Humanity is under crisis. From Myanmar to Syria, Europe and Africa, the number of people displaced worldwide has surpassed a record 60 million. Refugees escaping wars, conflict and persecution make up 20 million, half of them children. As asylum states become more strained and states with limited resources constrict their borders, the situation gets bleaker with each passing day.
Helping to shine some light on the plight of these refugees is Singaporean entrepreneur Wayne Abdullah. The owner of a car wash business and a training consultancy firm in Singapore, he has been doing humanitarian work for the past 10 years. His ‘small projects’ include online fundraising activities for Syrian and Palestinian refugees, farming programs for Rohingya single mothers and setting up food stalls for victims of Typhoon Haiyan in the Philippines.
He also started Relief Mission, a non-profit group that increases awareness of different causes and seeks sustainable ways to aid the needy.
The list goes on.
Just a few weeks back, he secured an ambulance with UK-based NGO One Life Global Welfare to be delivered to Aleppo or Idlib, worst-hit areas in Syria. The word ambulance is used loosely as it is basically a van fitted with stretchers and wheelchairs.
“As long it does the job, it’s fine,” he quipped.
He hopes this will assist the 13 doctors left to fend for 300,000 people in Syria. Up next would be incubators as reports of bombs falling on hospitals mean oxygen supplies are cut off and babies are suffocating.
His humanitarian work has taken him to Aceh, Cambodia and even as far as Lesbos, the Greek island where refugees from Turkey arrive by the thousands in rubber boats. He counts that trip as one of his most significant.
“As I was holding the boat to help the refugees get off, one of the first things I said to them was ‘Assalamualaikum’ (peace be upon you in Arabic). Immediately I saw smiles on their faces.”
“It’s so important for a Muslim to be there to offer them these comforting words. Because Muslims in their own countries have forsaken them. To me, that was very significant, this is the reason why I am here to help.”
He also recalled an encounter with a 10-year-old Rohingya boy in Johor Bahru, who was able to converse in Malay despite having lived there for only 6 months. “I asked him if he preferred living in Malaysia or Rakhine. He immediately answered Malaysia, because he said back in Rakhine, bombs were going off everywhere at night.”
“Do you have any friends in Rakhine?”
“Yes, yes, but they’re all dead.”
The boy’s nonchalant response shot through Wayne’s heart to which he added, “That boy shouldn’t have the strength to witness all that.”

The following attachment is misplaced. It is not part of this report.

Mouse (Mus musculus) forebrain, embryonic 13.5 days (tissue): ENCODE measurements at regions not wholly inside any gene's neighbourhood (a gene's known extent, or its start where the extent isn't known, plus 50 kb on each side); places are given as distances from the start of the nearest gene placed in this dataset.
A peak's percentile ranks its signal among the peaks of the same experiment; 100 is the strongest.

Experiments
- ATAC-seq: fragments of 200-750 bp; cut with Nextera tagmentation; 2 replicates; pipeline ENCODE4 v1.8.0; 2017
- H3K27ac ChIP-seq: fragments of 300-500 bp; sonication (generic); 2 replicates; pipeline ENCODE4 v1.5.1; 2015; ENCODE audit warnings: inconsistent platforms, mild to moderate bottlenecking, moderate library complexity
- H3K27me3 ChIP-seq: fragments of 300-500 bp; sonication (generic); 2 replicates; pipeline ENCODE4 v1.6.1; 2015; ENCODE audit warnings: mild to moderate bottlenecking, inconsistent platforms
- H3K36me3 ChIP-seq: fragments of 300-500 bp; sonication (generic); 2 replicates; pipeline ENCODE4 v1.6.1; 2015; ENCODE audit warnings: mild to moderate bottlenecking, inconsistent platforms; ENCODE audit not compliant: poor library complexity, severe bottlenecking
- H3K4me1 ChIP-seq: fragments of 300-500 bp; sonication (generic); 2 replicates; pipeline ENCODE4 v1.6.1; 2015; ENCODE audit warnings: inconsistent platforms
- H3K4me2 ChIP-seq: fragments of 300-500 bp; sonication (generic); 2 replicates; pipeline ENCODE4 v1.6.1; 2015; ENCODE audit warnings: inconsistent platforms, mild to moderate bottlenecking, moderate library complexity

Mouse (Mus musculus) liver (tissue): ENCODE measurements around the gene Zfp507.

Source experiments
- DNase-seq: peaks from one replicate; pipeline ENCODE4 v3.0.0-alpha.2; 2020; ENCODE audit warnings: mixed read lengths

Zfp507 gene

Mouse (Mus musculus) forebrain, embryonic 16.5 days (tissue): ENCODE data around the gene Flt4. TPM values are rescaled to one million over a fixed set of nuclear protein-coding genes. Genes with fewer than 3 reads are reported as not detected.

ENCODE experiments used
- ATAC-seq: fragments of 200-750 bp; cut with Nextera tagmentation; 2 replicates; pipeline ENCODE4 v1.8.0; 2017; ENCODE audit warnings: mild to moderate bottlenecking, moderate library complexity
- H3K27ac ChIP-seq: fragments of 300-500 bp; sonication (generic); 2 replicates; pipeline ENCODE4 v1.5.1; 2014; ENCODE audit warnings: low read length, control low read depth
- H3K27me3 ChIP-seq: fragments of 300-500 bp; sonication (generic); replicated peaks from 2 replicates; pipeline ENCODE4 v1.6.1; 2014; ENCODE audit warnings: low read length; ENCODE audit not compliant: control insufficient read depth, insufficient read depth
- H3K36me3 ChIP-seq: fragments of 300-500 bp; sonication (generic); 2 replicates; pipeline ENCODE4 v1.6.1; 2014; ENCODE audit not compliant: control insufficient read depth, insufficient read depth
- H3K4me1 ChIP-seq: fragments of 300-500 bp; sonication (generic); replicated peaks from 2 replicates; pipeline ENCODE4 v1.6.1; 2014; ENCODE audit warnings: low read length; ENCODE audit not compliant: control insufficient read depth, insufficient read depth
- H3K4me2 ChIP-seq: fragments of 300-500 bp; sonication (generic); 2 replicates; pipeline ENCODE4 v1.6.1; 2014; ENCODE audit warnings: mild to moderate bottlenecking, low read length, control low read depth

Speaking of strength, Wayne draws inspiration from his late mum who adopted him into a family of eight children. A stay-at-home mother, she cooked and sold snacks to feed her kids, and would cook extra food to give the neighbours. You could say she started him on this journey of humanitarian work.
Ironically, his adopted siblings are not as inclined. “They think I’m crazy. ‘What do you get? Why do you waste your time?’ they would ask. But then I would tell them ‘I learned this from your mum. Your mum taught me. It’s not about me’.”
How You Can Help
If you’re wondering how you can do humanitarian work, Wayne’s advice is to start small. “Give $1. The next time, give $2. Even if you have $5 left, give it all. This trains you to believe that you won’t go poor. People, I feel, do not do humanitarian work because they think it will take away their time and money. And time is money. They fear that if they help somebody else, then who’s gonna help their wife and kids?”
“Once you feel comfortable giving, then you can look at helping others, like your neighbours. If you open your eyes, there are a lot of things you can do. Maybe start with your family. Then choose a beneficiary you’re comfortable with. Even if you wanna help pets or kids, go ahead.”
“Just go and do. And don’t feel that it’s too big, too much. But take it one step at a time. You can’t say today you wanna help out at an old folks’ home, then tomorrow you wanna go to Lesbos.”
Wayne hopes to become a conduit for other people to just start doing good, so that when people see that he is able to do humanitarian work, they will think that it’s possible for them too.
“A lot of people have this fear about doing humanitarian work overseas. They ask me, ‘Is it safe?’ It is as safe as it is. I just have that faith. If it’s time for me to go, I’ll go. But now with a wife, I’ll have to think first. She knows she can’t stop me. If she stops me, I won’t be Wayne. She knew this before she married me.”
“I want more people to do humanitarian work, more people to feel that it’s possible to do, and it’s not that difficult.”
“When I think of all the kinds of problem I have, and then I meet somebody who had to cross that 7-km stretch (between Turkey and Greece) and leave behind pretty much everything and still smile? Then you know whatever you’re facing here in this life right now, is still fine. If they can, Insha Allah (God-willing) you can.”
To find out more about Wayne’s upcoming humanitarian projects, visit Relief Mission’s Facebook page.